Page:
The United States has determined Myanmar’s military committed genocide and crimes against humanity in its campaign against the Rohingya minority.
The formal announcement was made on Monday by U.S. Secretary of State Antony Blinken who quoted accounts of Rohingya victims as examples of the widespread and systematic evidence that the military of Buddhist-majority Myanmar intended to destroy the mainly Muslim minority.
“Beyond the Holocaust [of Nazi-era Germany], the United States has concluded the genocide was committed seven times. Today marks the eighth as I've determined that members of the Burmese military committed genocide and crimes against humanity against Rohingya,” said Blinken during a speech at the U.S. Holocaust Museum.
Just prior to his remarks, the secretary of state, who is the son of a survivor of the Nazi’s genocidal campaign against the Jews, toured an exhibition at the museum focused on the plight of the Rohingya.
More than 700,000 Rohingya have fled Myanmar, also known as Burma, to refugee camps in neighboring Bangladesh since the August 2017 launch of a military operation intended to clear them from the country following attacks by a rebel group. The campaign involved murder, mass rape and the burning of homes.
“As we lay the foundation for future accountability, we’re also working to stop the military’s ongoing atrocities and support the people of Burma as they strive to put the country back on the path to democracy,” said the top U.S. diplomat.
Blinken also vowed “the day will come when those responsible for these appalling acts will have to answer for them.”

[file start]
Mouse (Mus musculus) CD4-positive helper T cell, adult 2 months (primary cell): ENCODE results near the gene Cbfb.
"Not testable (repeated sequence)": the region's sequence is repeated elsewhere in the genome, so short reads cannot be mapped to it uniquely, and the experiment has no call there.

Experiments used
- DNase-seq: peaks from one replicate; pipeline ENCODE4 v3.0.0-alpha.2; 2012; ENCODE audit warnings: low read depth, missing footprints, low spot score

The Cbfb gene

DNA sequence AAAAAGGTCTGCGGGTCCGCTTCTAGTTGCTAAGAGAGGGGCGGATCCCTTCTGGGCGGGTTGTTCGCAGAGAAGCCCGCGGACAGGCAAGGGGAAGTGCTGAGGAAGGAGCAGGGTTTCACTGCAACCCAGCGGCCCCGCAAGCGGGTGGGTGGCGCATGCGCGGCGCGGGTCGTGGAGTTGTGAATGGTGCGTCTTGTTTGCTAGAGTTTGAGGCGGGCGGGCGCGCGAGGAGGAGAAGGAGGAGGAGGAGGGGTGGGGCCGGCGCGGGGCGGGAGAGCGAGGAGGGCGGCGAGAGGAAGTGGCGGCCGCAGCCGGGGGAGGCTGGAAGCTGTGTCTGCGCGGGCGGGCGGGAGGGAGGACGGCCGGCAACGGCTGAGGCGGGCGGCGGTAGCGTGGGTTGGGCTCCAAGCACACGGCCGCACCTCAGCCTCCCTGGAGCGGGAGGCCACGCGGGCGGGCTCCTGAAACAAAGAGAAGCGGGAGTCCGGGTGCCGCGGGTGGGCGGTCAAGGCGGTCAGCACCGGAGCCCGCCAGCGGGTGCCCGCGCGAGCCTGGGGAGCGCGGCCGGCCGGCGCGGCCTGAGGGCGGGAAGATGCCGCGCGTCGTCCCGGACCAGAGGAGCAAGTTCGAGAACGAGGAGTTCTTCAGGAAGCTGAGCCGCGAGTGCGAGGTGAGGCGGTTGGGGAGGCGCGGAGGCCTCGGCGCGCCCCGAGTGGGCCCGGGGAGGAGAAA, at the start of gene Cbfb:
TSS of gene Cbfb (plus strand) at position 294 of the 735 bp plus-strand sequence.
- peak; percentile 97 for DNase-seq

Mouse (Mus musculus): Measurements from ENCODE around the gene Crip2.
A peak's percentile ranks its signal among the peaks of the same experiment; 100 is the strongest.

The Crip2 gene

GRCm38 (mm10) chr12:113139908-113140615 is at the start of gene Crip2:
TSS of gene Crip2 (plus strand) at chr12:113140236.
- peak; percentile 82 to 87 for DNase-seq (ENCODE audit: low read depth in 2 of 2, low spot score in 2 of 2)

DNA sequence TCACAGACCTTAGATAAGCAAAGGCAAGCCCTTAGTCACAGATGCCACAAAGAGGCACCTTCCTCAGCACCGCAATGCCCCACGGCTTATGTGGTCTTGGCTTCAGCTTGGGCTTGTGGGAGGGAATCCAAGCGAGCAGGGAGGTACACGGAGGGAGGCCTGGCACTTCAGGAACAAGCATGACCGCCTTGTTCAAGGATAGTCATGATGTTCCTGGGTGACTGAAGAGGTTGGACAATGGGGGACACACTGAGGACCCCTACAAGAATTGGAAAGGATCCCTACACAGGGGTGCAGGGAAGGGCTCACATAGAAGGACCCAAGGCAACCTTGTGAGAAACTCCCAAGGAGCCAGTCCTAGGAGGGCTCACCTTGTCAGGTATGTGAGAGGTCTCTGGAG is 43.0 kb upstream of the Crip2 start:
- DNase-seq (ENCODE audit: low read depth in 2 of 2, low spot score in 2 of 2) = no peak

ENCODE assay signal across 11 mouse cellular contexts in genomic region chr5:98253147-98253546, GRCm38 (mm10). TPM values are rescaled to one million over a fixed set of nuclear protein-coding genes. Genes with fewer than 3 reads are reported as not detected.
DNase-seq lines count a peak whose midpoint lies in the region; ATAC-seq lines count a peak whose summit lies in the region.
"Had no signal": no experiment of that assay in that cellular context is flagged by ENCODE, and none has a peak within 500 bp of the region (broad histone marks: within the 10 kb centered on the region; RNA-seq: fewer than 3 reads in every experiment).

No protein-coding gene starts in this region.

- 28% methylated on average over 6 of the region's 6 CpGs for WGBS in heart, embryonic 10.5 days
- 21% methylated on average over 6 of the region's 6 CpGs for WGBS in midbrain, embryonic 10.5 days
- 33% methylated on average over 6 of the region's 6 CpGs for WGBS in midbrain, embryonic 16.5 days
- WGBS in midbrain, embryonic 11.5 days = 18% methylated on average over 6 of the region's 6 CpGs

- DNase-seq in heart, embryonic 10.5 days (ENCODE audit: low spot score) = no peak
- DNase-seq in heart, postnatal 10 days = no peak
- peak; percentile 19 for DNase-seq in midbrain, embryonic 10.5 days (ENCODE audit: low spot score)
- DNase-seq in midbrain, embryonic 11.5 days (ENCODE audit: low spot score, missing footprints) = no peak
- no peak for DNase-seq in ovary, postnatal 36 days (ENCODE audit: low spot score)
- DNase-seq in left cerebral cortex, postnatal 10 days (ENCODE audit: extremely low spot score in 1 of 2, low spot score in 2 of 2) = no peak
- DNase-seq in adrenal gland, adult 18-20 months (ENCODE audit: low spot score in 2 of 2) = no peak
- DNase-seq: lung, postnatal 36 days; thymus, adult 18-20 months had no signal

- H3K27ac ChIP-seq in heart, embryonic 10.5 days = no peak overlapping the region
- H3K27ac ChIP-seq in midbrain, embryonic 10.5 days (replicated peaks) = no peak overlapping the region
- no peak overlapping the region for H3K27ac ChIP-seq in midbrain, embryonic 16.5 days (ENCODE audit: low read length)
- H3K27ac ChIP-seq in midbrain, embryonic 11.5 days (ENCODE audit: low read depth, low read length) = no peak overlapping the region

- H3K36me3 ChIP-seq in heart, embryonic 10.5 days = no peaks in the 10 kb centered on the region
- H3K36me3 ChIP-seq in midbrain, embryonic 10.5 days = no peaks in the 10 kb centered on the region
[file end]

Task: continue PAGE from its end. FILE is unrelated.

As long as the military junta remains in power, no one in Myanmar will be safe, predicted Blinken.
It is unclear what impact the designation will have in terms of policy toward the country.
The government of Myanmar has already endured a barrage of sanctions from the United States and other countries over the treatment of the Rohingya, as well as for the military coup in February 2021.
The U.S. government still needs to do more in response, including coordinating with other countries to pursue justice, according to the Human Rights Watch non-governmental organization.
The U.S. sanctions in place are not biting, according to the group’s Asia advocacy director, John Sifton.
"It's disappointing that the U.S. has not escalated the sanctions to capture foreign currency revenues on oil, gas and mining in particular,” Sifton told VOA.
“While this determination is long-awaited, as a Rohingya, this decision is historical, important and humanizing for us,” said Yasmin Ullah, a board member of the U.S. Campaign for Burma.
“We must also acknowledge that it is only the first step of many, and we must ensure that the Biden administration takes the necessary and appropriate tangible course of actions to hold the Burmese military accountable for their [atrocities and] crimes, not only for genocide of Rohingya, but for war crimes and crimes against humanity against our ethnic brothers and sisters as well,” added Ullah in a statement.
"I applaud the Biden administration for finally recognizing the atrocities committed against the Rohingya as genocide," said Democratic Senator Jeff Merkley of Oregon, in a statement.
"While this determination is long overdue, it is nevertheless a powerful and critically important step in holding this brutal regime to account," Merkley said. "Such processes must always be carried out objectively, consistently, and in a way that transcends geopolitical considerations."
The United State has previously declared genocides after massacres in Bosnia and Herzegovina, Rwanda, Iraq and Darfur, Islamic State’s attacks on Yazidis and other minorities. It has also described China’s treatment of the Uyghur Muslim minority as genocide.
Some information in this report comes from The Associated Press and Reuters.